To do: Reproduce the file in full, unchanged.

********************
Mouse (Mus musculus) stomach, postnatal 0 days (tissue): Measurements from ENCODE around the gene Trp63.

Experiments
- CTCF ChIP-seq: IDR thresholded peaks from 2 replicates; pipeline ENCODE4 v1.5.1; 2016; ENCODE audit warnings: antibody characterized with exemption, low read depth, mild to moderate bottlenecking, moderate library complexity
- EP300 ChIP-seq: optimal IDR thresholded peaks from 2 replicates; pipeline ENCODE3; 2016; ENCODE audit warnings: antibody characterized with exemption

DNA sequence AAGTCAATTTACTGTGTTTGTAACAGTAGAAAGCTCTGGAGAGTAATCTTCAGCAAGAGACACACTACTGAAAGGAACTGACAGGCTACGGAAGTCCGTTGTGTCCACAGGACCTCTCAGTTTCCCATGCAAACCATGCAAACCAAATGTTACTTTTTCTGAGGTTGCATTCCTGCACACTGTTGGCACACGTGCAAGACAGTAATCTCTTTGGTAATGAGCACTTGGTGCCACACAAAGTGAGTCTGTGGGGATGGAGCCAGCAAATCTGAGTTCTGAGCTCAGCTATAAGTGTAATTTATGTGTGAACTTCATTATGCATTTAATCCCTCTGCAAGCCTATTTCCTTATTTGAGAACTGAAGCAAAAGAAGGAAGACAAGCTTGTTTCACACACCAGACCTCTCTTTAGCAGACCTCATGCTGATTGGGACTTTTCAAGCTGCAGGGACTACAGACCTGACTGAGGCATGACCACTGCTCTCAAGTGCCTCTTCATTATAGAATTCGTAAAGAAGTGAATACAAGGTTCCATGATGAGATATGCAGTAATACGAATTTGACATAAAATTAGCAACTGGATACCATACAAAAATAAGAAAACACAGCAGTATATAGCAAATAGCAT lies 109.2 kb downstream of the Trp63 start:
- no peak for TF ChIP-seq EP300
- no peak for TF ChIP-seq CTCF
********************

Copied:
Mouse (Mus musculus) stomach, postnatal 0 days (tissue): Measurements from ENCODE around the gene Trp63.

Experiments
- CTCF ChIP-seq: IDR thresholded peaks from 2 replicates; pipeline ENCODE4 v1.5.1; 2016; ENCODE audit warnings: antibody characterized with exemption, low read depth, mild to moderate bottlenecking, moderate library complexity
- EP300 ChIP-seq: optimal IDR thresholded peaks from 2 replicates; pipeline ENCODE3; 2016; ENCODE audit warnings: antibody characterized with exemption

DNA sequence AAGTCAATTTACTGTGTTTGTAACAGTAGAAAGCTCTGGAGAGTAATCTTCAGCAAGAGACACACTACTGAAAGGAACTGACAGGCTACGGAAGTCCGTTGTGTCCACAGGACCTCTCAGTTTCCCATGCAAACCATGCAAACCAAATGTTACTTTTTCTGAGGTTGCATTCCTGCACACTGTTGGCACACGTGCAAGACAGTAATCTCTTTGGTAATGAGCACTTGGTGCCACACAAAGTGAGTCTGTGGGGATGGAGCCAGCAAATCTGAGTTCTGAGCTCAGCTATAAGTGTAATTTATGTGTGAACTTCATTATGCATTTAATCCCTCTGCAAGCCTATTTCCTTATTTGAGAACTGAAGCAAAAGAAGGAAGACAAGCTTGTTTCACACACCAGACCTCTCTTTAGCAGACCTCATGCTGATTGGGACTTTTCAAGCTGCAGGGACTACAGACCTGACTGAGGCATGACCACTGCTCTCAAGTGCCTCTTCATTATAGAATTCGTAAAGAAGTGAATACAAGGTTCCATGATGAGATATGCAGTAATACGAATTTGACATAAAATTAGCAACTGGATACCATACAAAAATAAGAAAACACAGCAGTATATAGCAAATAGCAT lies 109.2 kb downstream of the Trp63 start:
- no peak for TF ChIP-seq EP300
- no peak for TF ChIP-seq CTCF